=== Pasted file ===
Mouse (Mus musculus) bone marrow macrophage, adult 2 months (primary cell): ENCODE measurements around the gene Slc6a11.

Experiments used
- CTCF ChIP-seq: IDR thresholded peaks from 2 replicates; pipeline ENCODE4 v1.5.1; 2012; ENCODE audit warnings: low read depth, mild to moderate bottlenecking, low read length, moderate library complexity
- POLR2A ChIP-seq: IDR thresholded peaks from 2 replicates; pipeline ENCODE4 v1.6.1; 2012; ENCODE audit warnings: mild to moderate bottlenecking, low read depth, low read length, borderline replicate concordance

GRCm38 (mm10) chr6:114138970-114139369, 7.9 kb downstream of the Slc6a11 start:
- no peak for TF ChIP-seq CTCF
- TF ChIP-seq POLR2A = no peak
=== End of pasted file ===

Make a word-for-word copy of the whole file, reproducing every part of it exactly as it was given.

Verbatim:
Mouse (Mus musculus) bone marrow macrophage, adult 2 months (primary cell): ENCODE measurements around the gene Slc6a11.

Experiments used
- CTCF ChIP-seq: IDR thresholded peaks from 2 replicates; pipeline ENCODE4 v1.5.1; 2012; ENCODE audit warnings: low read depth, mild to moderate bottlenecking, low read length, moderate library complexity
- POLR2A ChIP-seq: IDR thresholded peaks from 2 replicates; pipeline ENCODE4 v1.6.1; 2012; ENCODE audit warnings: mild to moderate bottlenecking, low read depth, low read length, borderline replicate concordance

GRCm38 (mm10) chr6:114138970-114139369, 7.9 kb downstream of the Slc6a11 start:
- no peak for TF ChIP-seq CTCF
- TF ChIP-seq POLR2A = no peak